Last month, Prime Minister Justin Trudeau was convinced of two things: his successful vaccination strategy had made Canadian voters grateful, and his main opponent, Conservative Leader Erin O’Toole, was somewhere between unpopular and unknown.

So Trudeau called a snap election for Sept. 20, hoping to earn his Liberal Party a ruling majority. Instead, his numbers dropped instantly, confounding many. With 12 days to go, he’s likely to end with a weakened minority government or even a humiliating defeat. 

“The Liberals likely called the election thinking that they would be able to run on their pandemic record, bask in a vaccination halo and get ahead of the post-stimulus economic adjustment,” said Nik Nanos, an Ottawa-based pollster at Nanos Research Group. “That’s out the door now.”

Analysts suspect a number of factors are at play in Trudeau’s potential downfall. 

Many start with the mood of the electorate. They say voters feel taken advantage of by a politician seen to have turned a health crisis into a power grab. In one poll, nearly 60 per cent said the country shouldn’t be having an election. Canadians are comfortable with a minority government and have no special desire to help the Liberals gain full parliamentary control. 

Others point to tactical factors: On day one, Trudeau struggled to convey a clear message about his vision and the reason for the vote. On day two, O’Toole’s Conservatives released a platform focused on the economy and free of much of the party’s traditional ideological baggage.

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After Trudeau’s lead evaporated, the Liberals started focusing on wedge issues -- abortion, private health care, anti-vaxxers and gun control -- aimed at painting the Conservatives as regressive. The Tory leader hasn’t taken the bait. 

Frustrated Liberals talk about an exhausted group of insiders burned out by the pandemic. They say the government has failed to replenish itself with new talent and yet came to the election with excessive self-confidence that led them to believe in the inevitability of victory.

“I don’t understand how they could have been so tone-deaf about the mood of the Canadian public, about peoples’ total preoccupation with COVID and some kind of return to normal,” said Peter Donolo, a vice chairman at Hill+Knowlton Canada who was communications chief to former Liberal Prime Minister Jean Chretien.

There are stories of Liberal officials returning from vacation only days before the start of the campaign, and local candidates short of volunteers.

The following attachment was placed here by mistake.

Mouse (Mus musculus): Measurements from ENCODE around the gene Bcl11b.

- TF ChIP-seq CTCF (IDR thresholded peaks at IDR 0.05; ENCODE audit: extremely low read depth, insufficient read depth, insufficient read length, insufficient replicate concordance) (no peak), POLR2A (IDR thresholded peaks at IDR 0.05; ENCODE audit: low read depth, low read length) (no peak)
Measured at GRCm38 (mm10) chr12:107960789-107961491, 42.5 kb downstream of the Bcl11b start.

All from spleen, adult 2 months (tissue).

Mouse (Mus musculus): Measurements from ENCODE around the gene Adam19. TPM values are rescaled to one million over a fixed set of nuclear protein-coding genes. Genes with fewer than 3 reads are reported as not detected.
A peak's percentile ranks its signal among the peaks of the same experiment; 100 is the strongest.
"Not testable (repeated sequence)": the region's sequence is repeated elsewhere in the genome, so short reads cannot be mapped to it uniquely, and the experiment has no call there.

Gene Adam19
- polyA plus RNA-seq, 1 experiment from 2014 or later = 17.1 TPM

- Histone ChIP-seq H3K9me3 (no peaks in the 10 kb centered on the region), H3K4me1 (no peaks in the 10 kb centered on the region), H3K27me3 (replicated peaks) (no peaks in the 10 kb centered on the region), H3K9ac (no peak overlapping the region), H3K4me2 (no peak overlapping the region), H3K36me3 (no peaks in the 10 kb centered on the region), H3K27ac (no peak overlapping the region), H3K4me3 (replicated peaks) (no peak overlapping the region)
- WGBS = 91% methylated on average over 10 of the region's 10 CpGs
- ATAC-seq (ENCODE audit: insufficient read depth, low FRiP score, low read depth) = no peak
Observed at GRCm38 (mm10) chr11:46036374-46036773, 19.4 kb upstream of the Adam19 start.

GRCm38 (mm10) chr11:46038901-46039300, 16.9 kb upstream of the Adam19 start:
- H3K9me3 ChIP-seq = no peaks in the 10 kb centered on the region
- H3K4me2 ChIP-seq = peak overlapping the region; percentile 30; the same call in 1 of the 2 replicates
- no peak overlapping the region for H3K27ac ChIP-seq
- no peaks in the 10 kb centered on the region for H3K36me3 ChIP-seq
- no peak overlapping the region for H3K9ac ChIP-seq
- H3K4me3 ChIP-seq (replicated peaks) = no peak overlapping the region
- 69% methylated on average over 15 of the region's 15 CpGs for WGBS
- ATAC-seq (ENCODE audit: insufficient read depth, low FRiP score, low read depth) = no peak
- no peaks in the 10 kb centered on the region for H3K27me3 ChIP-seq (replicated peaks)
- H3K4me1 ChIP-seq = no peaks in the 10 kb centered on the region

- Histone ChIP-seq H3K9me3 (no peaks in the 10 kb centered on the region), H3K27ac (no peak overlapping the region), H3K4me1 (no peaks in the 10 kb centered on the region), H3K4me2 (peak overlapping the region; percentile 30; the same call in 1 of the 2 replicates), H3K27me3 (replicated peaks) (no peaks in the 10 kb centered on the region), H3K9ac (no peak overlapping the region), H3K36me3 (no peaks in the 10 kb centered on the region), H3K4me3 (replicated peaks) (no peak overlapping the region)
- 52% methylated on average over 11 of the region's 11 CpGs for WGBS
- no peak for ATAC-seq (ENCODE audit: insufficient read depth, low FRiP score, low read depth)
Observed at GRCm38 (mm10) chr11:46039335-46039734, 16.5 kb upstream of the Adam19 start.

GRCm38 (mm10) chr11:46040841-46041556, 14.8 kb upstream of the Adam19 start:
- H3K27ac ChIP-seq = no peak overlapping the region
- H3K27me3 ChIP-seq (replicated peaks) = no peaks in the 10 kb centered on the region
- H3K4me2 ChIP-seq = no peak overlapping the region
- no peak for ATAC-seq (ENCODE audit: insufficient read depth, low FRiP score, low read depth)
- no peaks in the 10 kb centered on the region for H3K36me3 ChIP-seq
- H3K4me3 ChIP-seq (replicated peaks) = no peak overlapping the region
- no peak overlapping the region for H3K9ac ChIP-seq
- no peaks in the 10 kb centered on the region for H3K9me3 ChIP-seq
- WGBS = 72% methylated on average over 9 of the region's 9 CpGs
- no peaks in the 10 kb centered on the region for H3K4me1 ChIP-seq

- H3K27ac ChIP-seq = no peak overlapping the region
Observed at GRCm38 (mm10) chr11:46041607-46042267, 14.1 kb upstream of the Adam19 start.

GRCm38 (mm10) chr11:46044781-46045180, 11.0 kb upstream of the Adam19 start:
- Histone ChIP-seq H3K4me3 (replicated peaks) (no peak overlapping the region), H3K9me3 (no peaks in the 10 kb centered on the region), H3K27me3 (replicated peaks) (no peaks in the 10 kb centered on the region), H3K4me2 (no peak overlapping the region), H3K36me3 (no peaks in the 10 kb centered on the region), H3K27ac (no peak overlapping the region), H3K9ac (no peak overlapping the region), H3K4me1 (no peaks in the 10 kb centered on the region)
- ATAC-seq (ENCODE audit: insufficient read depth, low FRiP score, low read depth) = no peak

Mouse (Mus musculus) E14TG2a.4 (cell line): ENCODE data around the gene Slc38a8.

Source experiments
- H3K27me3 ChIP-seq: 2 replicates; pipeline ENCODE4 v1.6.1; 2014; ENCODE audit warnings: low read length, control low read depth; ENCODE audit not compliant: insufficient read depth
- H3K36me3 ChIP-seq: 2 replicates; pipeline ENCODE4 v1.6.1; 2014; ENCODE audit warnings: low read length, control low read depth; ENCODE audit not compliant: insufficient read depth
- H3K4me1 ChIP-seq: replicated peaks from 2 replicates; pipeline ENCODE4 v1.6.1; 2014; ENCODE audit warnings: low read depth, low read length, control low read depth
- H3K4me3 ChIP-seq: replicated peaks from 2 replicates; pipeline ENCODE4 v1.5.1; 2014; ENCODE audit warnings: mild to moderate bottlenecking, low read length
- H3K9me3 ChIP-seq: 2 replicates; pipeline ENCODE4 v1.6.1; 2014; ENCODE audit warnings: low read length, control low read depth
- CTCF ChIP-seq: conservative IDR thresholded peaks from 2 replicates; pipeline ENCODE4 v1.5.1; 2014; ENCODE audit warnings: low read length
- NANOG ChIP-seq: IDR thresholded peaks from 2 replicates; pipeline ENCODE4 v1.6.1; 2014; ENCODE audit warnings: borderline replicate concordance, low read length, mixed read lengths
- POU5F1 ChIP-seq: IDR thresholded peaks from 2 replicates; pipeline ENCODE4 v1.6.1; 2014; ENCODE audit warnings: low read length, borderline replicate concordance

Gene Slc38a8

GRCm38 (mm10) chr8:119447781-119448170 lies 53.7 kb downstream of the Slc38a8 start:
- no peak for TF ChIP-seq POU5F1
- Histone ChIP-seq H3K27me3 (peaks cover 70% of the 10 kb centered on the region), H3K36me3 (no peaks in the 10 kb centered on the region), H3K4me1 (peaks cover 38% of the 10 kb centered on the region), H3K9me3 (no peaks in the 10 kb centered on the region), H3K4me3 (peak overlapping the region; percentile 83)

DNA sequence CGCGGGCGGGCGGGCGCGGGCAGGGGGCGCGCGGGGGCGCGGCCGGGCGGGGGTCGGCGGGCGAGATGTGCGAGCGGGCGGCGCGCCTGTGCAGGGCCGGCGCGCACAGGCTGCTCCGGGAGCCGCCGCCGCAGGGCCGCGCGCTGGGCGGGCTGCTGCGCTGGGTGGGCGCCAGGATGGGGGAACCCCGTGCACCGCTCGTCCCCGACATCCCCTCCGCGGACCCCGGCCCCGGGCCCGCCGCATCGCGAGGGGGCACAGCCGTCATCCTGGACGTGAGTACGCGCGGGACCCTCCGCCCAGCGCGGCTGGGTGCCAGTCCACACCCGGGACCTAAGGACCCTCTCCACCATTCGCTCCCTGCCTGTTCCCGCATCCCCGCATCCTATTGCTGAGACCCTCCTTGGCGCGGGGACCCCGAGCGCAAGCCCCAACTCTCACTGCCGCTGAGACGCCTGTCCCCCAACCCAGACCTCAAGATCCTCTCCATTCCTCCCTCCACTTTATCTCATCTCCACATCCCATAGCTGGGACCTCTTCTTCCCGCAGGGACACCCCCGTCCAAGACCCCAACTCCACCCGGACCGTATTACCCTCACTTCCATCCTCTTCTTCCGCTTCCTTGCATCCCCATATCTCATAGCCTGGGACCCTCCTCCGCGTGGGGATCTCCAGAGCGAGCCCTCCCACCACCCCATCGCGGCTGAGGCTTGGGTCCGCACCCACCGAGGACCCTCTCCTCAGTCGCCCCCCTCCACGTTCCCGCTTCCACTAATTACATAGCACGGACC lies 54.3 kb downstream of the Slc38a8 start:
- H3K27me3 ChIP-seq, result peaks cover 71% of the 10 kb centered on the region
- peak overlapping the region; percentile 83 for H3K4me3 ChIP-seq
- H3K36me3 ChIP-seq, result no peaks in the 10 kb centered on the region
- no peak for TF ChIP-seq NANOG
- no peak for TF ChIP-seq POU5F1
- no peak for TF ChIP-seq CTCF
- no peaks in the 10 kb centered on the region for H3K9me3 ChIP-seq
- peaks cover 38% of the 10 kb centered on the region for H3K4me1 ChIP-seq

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Protesters raise their middle fingers at a Trudeau campaign bus in Bolton, Ontario on Aug. 27.

There were also gaffes. Trudeau said he doesn’t think of monetary policy as a top priority on the day Statistics Canada reported the highest inflation since 2011 -- a clip Conservatives are now using in attack ads about the cost of living. In another embarrassing development, Twitter reprimanded Finance Minister Chrystia Freeland for publishing a doctored video of O’Toole speaking about private health care.

O’Toole did better than expected. His platform calls for an interventionist, pro-labor and big spending program that Conservatives haven’t offered up in decades, in the hopes they can broaden their voter base.

It’s also true that while Trudeau handled the pandemic well, for many voters there remains about him a sense that style outweighs substance, that he enjoys his fame a little too much in a land where good sense and modesty are prized over sex appeal.

Still, it’s too early to write off Justin Trudeau.

His slide has leveled off and media scrutiny is now turning from the Liberals to the Conservatives. There are also signs that one Liberal wedge issue -- over whether O’Toole would loosen a ban on assault-style firearms -- is gaining traction. 

With party loyalty relatively low, swings of momentum can occur until the final days. The campaign’s only English-language debate Thursday night could also prove pivotal. 

In past elections, Trudeau has proved a formidable campaigner. In 2015, he catapulted from third place to victory in large measure on an image as a happy warrior conveying a more hopeful future -- what he called “sunny ways.”

In 2019, he overcame revelations that he wore blackface more than once before entering politics -- what would have been career-ending news for most politicians. Trudeau lost his majority in parliament and the popular vote, but held on to key urban voting groups to secure a stable government with support from smaller parties.

The difference this time is the focus is more on the core competencies of a leader who has been in power for six years and whose second term has been dominated by the pandemic. “The country is grouchy and wants someone to tell them when normal comes back,” said Chad Rogers, a Conservative adviser and founding partner at Crestview Strategy.

In polling released by Abacus Data over the weekend, 71 per cent of Canadians say they would prefer a change in government -- almost identical to numbers in the days leading up to the election in October 2019.

Trudeau clung to power, barely. That may be as good as it gets two years later. It also may be enough.

“If after an election you are in government, that’s a win,” said Tim Murphy, who was chief of staff to former Liberal Prime Minister Paul Martin. “If that’s a minority, it’s a minority, but you are still in government.”